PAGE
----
The logistics, effort and money it will take to safely reopen schools in Forsyth County left some members of the Winston-Salem/Forsyth County Schools Board of Education temporarily speechless at a committee meeting Thursday.
The special committee has been meeting weekly for the last several weeks to prepare for the coming school year. North Carolina Gov. Roy Cooper is expected to announce Wednesday whether schools will be allowed to open with minimal or moderate social distancing, or if remote learning will be required. Each of the state’s school systems is coming up with plans on how it will reopen schools based on guidelines from the state.
Winston-Salem/Forsyth County Schools is still in the discussion phase and has not decided what plan it will put forward. The school board is likely to vote on a plan in early July.
After hearing a report about the detailed health screening and protocols that will be implemented on buses and in schools, there was a significant pause when presenter Michael Pesce, the school system’s director of social work, asked for questions.
“It’s overwhelming,” said school board member Marilyn Parker, the special committee’s chairwoman.
Board member Elisabeth Motsinger added: “I’m glad you shared it, but it’s also shocking in terms of the reality that faces our district ... and it’s hard news.”
The meeting focused on where students will go to school, how they will get there, and how they will be screened to keep students and staff members healthy and schools open.
On the scheduling front, two scenarios were presented for schools if they reopen with moderate social-distancing measures (known by the state as Plan B). Under both scenarios, students from pre-K through third grade would go to their assigned school in person every day. Students in grades 4-12 would be divided into two cohorts, with each cohort going to their assigned school one week and learning remotely the next week.
Under Plan B, schools must operate at 50% capacity to maintain proper social distancing. The second scenario would involve students in fourth and fifth grades going to their assigned middle school; sixth- through eighth-graders going to their assigned high school; and high school students learning remotely.
To be able to keep buildings at 50% capacity, the school system would need to utilize all of its buildings, Superintendent Angela Hairston said.
Hairston said the idea to have students come to a school building every other week instead of every other day, is meant to help parents with child care.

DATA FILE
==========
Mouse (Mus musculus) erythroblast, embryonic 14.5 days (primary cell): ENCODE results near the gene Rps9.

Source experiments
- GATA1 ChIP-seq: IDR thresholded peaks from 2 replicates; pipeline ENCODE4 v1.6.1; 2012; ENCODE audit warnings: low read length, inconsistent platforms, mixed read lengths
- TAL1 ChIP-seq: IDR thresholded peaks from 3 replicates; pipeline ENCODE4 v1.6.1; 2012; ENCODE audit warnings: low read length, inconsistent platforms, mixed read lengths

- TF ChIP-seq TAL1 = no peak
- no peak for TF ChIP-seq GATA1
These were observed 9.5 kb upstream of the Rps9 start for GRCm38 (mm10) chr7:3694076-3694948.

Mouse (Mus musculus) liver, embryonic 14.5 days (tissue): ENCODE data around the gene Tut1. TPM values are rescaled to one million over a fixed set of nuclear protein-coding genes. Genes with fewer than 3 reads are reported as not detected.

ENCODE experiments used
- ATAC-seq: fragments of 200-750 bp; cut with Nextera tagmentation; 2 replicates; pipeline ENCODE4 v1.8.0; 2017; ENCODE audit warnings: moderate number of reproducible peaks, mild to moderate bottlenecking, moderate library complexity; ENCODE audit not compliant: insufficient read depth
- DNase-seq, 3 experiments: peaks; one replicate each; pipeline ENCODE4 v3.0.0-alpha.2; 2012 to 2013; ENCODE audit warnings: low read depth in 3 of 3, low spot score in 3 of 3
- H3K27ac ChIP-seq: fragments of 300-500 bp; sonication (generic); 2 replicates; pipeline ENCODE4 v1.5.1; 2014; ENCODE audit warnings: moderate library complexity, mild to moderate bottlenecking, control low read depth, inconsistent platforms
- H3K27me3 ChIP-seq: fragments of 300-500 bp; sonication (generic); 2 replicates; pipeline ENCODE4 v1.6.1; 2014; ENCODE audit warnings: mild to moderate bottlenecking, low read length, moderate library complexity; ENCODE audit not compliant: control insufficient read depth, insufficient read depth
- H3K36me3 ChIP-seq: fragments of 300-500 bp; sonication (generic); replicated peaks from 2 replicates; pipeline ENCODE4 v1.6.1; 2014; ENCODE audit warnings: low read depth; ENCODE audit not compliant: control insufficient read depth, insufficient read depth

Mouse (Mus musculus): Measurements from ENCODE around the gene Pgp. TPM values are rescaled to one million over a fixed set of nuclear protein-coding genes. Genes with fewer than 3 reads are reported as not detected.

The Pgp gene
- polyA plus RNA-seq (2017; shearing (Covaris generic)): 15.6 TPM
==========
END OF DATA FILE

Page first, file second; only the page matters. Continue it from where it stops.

“We don’t have great options,” Motsinger said. “We have less-bad options.”
The school system wants to partner with recreation centers, churches and other community organizations that could offer work spaces and, perhaps tutors, for students learning remotely. Though high school students don’t need a babysitter while they learn remotely at home, Hairston said some parents would appreciate having their children learn in a more structured environment with some supervision.
Transportation will also be affected. Based on guidelines from the state, each bus must operate at 25% capacity, which means about 12 students per bus. As a result, it will take a minimum of five hours for all bus riders to get to their school, according to Darrell Walker, the assistant superintendent of operations.
Those extra routes will cost at least $15 million, depending on which scheduling scenario is chosen. Because of the reduced bus capacity, the school system is likely to scrap its school-choice program for children who can’t provide their own transportation.
Another complex and costly change is on the health and wellness front. Bus riders will be required to bring proof each day that they don’t have any COVID-19 symptoms and have not been around anyone with the disease. That proof, in the form of a parent-signed piece of paper, will be presented to the bus driver.
Some problems with that? It will create delays, and some students may forget their forms. In some cases, bus drivers can’t leave those young riders waiting at the stop unattended.
Once at the school, car riders and bus riders will need to be screened by staff members, coming in the building through designated entrances. Students must also use hand sanitizers inside the building.
Though not required, the state is recommending COVID-19 coordinators in each school, which will cost an estimated $5.1 million.
A few committee members talked about the need for the community to get involved.
For instance, the school system is talking with the Winston-Salem Transit Authority about providing transportation for some students to alleviate the strain on the bus system.
Hairston said the school system could receive more state money, and there is an effort underway to secure more federal money.